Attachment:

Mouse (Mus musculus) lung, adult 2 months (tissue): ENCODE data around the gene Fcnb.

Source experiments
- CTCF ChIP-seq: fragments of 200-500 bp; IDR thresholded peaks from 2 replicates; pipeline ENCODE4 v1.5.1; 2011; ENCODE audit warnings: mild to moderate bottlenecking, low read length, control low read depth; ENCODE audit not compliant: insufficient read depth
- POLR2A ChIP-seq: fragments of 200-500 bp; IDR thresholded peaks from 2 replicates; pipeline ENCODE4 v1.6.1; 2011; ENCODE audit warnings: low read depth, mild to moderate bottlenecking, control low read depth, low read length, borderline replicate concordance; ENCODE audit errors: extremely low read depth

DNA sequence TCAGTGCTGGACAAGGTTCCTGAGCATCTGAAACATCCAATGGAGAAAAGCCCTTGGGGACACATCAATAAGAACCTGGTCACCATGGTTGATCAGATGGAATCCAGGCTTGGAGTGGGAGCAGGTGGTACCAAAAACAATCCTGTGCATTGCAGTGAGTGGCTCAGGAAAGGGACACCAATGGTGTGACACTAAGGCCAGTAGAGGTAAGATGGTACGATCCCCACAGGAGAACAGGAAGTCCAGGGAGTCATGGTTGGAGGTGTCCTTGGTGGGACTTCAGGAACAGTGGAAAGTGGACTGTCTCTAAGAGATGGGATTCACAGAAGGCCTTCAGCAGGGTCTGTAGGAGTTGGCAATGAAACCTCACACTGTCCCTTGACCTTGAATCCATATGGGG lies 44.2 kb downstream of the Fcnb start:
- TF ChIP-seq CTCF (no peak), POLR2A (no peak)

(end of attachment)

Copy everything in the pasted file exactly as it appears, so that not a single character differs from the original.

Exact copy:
Mouse (Mus musculus) lung, adult 2 months (tissue): ENCODE data around the gene Fcnb.

Source experiments
- CTCF ChIP-seq: fragments of 200-500 bp; IDR thresholded peaks from 2 replicates; pipeline ENCODE4 v1.5.1; 2011; ENCODE audit warnings: mild to moderate bottlenecking, low read length, control low read depth; ENCODE audit not compliant: insufficient read depth
- POLR2A ChIP-seq: fragments of 200-500 bp; IDR thresholded peaks from 2 replicates; pipeline ENCODE4 v1.6.1; 2011; ENCODE audit warnings: low read depth, mild to moderate bottlenecking, control low read depth, low read length, borderline replicate concordance; ENCODE audit errors: extremely low read depth

DNA sequence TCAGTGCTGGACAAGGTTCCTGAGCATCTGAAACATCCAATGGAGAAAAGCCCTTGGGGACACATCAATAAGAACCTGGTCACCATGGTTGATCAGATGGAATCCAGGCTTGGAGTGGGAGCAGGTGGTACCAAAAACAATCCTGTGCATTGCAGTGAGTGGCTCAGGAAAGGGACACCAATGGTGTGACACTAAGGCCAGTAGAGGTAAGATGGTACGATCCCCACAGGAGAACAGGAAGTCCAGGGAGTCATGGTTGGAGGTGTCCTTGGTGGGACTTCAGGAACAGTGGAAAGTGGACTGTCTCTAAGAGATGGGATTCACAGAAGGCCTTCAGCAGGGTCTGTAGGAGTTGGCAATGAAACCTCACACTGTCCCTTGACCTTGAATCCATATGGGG lies 44.2 kb downstream of the Fcnb start:
- TF ChIP-seq CTCF (no peak), POLR2A (no peak)